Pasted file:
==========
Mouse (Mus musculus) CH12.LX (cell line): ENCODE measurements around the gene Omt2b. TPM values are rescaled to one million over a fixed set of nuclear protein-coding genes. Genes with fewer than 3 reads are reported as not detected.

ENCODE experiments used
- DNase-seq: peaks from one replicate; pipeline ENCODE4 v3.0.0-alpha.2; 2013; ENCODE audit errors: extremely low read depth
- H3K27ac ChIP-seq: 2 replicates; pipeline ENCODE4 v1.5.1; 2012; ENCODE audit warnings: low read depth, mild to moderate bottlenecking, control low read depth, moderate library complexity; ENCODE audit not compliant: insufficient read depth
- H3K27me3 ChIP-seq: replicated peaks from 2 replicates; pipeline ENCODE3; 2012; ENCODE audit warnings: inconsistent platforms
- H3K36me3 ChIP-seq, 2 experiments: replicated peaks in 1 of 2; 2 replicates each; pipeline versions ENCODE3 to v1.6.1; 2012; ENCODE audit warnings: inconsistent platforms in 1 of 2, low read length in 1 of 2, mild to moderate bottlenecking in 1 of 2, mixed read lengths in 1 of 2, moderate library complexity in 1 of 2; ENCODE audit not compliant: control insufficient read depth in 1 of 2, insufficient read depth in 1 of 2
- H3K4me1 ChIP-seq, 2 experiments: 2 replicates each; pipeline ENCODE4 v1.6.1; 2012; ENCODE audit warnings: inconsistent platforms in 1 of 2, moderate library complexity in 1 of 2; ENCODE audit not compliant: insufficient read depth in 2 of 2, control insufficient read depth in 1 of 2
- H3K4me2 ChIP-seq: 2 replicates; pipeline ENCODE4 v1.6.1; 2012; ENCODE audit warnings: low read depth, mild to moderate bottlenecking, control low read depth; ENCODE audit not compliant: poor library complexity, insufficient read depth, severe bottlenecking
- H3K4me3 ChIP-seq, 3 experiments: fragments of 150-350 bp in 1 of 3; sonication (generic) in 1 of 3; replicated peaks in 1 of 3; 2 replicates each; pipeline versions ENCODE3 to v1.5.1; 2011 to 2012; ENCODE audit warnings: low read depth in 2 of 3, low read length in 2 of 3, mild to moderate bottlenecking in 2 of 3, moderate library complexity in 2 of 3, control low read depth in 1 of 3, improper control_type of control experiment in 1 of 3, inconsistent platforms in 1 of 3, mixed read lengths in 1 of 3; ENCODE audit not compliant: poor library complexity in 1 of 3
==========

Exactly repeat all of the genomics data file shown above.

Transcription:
Mouse (Mus musculus) CH12.LX (cell line): ENCODE measurements around the gene Omt2b. TPM values are rescaled to one million over a fixed set of nuclear protein-coding genes. Genes with fewer than 3 reads are reported as not detected.

ENCODE experiments used
- DNase-seq: peaks from one replicate; pipeline ENCODE4 v3.0.0-alpha.2; 2013; ENCODE audit errors: extremely low read depth
- H3K27ac ChIP-seq: 2 replicates; pipeline ENCODE4 v1.5.1; 2012; ENCODE audit warnings: low read depth, mild to moderate bottlenecking, control low read depth, moderate library complexity; ENCODE audit not compliant: insufficient read depth
- H3K27me3 ChIP-seq: replicated peaks from 2 replicates; pipeline ENCODE3; 2012; ENCODE audit warnings: inconsistent platforms
- H3K36me3 ChIP-seq, 2 experiments: replicated peaks in 1 of 2; 2 replicates each; pipeline versions ENCODE3 to v1.6.1; 2012; ENCODE audit warnings: inconsistent platforms in 1 of 2, low read length in 1 of 2, mild to moderate bottlenecking in 1 of 2, mixed read lengths in 1 of 2, moderate library complexity in 1 of 2; ENCODE audit not compliant: control insufficient read depth in 1 of 2, insufficient read depth in 1 of 2
- H3K4me1 ChIP-seq, 2 experiments: 2 replicates each; pipeline ENCODE4 v1.6.1; 2012; ENCODE audit warnings: inconsistent platforms in 1 of 2, moderate library complexity in 1 of 2; ENCODE audit not compliant: insufficient read depth in 2 of 2, control insufficient read depth in 1 of 2
- H3K4me2 ChIP-seq: 2 replicates; pipeline ENCODE4 v1.6.1; 2012; ENCODE audit warnings: low read depth, mild to moderate bottlenecking, control low read depth; ENCODE audit not compliant: poor library complexity, insufficient read depth, severe bottlenecking
- H3K4me3 ChIP-seq, 3 experiments: fragments of 150-350 bp in 1 of 3; sonication (generic) in 1 of 3; replicated peaks in 1 of 3; 2 replicates each; pipeline versions ENCODE3 to v1.5.1; 2011 to 2012; ENCODE audit warnings: low read depth in 2 of 3, low read length in 2 of 3, mild to moderate bottlenecking in 2 of 3, moderate library complexity in 2 of 3, control low read depth in 1 of 3, improper control_type of control experiment in 1 of 3, inconsistent platforms in 1 of 3, mixed read lengths in 1 of 3; ENCODE audit not compliant: poor library complexity in 1 of 3